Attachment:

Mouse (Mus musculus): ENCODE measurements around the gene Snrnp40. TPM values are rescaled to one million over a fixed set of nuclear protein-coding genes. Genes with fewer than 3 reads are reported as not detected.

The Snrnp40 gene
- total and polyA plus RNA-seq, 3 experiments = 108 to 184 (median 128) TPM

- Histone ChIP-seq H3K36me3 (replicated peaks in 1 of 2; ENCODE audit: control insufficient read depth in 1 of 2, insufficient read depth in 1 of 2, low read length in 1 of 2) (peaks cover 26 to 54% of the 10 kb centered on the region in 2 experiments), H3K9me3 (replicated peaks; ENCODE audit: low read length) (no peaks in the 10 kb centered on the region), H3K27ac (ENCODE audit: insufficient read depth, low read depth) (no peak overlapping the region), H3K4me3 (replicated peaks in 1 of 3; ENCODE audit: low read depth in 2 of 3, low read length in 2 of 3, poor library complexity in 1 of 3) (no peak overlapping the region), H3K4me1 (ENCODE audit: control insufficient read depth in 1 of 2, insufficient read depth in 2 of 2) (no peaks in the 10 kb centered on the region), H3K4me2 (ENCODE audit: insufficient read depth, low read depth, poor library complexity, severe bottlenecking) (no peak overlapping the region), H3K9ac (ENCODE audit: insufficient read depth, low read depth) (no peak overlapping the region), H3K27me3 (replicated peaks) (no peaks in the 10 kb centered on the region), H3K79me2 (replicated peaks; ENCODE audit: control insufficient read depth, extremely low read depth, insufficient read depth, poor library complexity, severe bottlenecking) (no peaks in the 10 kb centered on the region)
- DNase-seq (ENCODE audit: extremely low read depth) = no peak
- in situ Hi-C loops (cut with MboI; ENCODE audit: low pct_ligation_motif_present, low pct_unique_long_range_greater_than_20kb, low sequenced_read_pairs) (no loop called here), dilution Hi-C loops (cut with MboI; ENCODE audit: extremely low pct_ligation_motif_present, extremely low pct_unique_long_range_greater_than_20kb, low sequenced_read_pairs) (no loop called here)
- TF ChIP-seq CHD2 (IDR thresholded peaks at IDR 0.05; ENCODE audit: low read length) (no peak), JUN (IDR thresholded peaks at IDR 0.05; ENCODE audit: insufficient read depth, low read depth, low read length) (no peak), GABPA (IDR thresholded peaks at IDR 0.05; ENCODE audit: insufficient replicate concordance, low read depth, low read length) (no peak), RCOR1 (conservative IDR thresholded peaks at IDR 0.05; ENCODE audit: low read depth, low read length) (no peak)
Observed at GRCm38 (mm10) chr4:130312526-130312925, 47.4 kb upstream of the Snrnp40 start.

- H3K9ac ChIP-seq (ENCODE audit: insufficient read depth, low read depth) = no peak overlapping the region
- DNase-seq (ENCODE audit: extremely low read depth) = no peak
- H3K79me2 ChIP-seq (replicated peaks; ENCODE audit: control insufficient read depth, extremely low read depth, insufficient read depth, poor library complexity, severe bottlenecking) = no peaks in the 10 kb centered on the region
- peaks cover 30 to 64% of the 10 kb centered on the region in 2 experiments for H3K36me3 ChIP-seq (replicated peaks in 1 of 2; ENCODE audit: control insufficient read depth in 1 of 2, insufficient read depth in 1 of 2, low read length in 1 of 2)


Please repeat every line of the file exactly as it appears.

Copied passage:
Mouse (Mus musculus): ENCODE measurements around the gene Snrnp40. TPM values are rescaled to one million over a fixed set of nuclear protein-coding genes. Genes with fewer than 3 reads are reported as not detected.

The Snrnp40 gene
- total and polyA plus RNA-seq, 3 experiments = 108 to 184 (median 128) TPM

- Histone ChIP-seq H3K36me3 (replicated peaks in 1 of 2; ENCODE audit: control insufficient read depth in 1 of 2, insufficient read depth in 1 of 2, low read length in 1 of 2) (peaks cover 26 to 54% of the 10 kb centered on the region in 2 experiments), H3K9me3 (replicated peaks; ENCODE audit: low read length) (no peaks in the 10 kb centered on the region), H3K27ac (ENCODE audit: insufficient read depth, low read depth) (no peak overlapping the region), H3K4me3 (replicated peaks in 1 of 3; ENCODE audit: low read depth in 2 of 3, low read length in 2 of 3, poor library complexity in 1 of 3) (no peak overlapping the region), H3K4me1 (ENCODE audit: control insufficient read depth in 1 of 2, insufficient read depth in 2 of 2) (no peaks in the 10 kb centered on the region), H3K4me2 (ENCODE audit: insufficient read depth, low read depth, poor library complexity, severe bottlenecking) (no peak overlapping the region), H3K9ac (ENCODE audit: insufficient read depth, low read depth) (no peak overlapping the region), H3K27me3 (replicated peaks) (no peaks in the 10 kb centered on the region), H3K79me2 (replicated peaks; ENCODE audit: control insufficient read depth, extremely low read depth, insufficient read depth, poor library complexity, severe bottlenecking) (no peaks in the 10 kb centered on the region)
- DNase-seq (ENCODE audit: extremely low read depth) = no peak
- in situ Hi-C loops (cut with MboI; ENCODE audit: low pct_ligation_motif_present, low pct_unique_long_range_greater_than_20kb, low sequenced_read_pairs) (no loop called here), dilution Hi-C loops (cut with MboI; ENCODE audit: extremely low pct_ligation_motif_present, extremely low pct_unique_long_range_greater_than_20kb, low sequenced_read_pairs) (no loop called here)
- TF ChIP-seq CHD2 (IDR thresholded peaks at IDR 0.05; ENCODE audit: low read length) (no peak), JUN (IDR thresholded peaks at IDR 0.05; ENCODE audit: insufficient read depth, low read depth, low read length) (no peak), GABPA (IDR thresholded peaks at IDR 0.05; ENCODE audit: insufficient replicate concordance, low read depth, low read length) (no peak), RCOR1 (conservative IDR thresholded peaks at IDR 0.05; ENCODE audit: low read depth, low read length) (no peak)
Observed at GRCm38 (mm10) chr4:130312526-130312925, 47.4 kb upstream of the Snrnp40 start.

- H3K9ac ChIP-seq (ENCODE audit: insufficient read depth, low read depth) = no peak overlapping the region
- DNase-seq (ENCODE audit: extremely low read depth) = no peak
- H3K79me2 ChIP-seq (replicated peaks; ENCODE audit: control insufficient read depth, extremely low read depth, insufficient read depth, poor library complexity, severe bottlenecking) = no peaks in the 10 kb centered on the region
- peaks cover 30 to 64% of the 10 kb centered on the region in 2 experiments for H3K36me3 ChIP-seq (replicated peaks in 1 of 2; ENCODE audit: control insufficient read depth in 1 of 2, insufficient read depth in 1 of 2, low read length in 1 of 2)